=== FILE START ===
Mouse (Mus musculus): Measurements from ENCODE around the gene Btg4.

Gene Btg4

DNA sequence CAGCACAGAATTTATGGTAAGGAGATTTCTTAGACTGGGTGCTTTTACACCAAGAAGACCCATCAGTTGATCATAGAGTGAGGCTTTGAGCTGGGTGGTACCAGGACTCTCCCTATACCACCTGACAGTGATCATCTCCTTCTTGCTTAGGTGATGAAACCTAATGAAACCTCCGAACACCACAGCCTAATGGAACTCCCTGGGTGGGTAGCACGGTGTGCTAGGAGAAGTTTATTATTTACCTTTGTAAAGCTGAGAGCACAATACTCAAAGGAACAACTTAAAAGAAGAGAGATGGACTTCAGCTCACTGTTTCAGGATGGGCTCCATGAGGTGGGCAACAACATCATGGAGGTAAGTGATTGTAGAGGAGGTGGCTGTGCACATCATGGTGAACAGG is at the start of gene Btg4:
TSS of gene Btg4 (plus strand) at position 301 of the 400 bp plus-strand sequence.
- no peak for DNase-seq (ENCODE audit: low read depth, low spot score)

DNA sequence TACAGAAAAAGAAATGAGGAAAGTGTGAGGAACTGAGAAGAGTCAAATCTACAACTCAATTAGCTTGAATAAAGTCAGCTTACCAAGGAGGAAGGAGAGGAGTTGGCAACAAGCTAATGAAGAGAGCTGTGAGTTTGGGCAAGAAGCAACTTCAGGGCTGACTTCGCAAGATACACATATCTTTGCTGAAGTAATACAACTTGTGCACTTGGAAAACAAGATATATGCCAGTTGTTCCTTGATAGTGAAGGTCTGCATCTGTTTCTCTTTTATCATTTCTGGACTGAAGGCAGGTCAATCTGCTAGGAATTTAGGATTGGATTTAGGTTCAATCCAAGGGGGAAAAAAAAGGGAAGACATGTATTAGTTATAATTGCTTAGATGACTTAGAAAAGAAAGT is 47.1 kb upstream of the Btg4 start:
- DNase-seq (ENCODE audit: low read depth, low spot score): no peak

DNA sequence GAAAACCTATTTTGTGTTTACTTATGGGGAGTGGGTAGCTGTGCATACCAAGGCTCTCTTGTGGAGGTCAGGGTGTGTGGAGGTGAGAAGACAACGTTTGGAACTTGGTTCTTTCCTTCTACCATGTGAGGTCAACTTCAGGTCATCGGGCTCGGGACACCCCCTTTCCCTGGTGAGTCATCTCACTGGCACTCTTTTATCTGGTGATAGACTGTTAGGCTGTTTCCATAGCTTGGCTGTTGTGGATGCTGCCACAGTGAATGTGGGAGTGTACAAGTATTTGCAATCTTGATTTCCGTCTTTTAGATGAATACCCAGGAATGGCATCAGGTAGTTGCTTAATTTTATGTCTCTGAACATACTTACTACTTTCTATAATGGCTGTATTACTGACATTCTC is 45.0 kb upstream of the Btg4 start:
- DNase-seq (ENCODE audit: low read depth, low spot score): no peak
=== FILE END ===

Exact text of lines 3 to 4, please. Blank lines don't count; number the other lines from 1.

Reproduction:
DNA sequence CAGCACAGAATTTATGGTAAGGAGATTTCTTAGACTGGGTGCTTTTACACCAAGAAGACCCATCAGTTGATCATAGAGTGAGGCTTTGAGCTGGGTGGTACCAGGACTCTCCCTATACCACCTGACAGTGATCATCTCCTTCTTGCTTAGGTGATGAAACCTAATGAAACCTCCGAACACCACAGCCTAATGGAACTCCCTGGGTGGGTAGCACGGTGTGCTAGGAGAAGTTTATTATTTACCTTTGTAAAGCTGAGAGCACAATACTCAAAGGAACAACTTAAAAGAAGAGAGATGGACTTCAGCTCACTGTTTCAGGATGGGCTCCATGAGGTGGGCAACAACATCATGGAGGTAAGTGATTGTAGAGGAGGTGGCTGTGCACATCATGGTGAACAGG is at the start of gene Btg4:
TSS of gene Btg4 (plus strand) at position 301 of the 400 bp plus-strand sequence.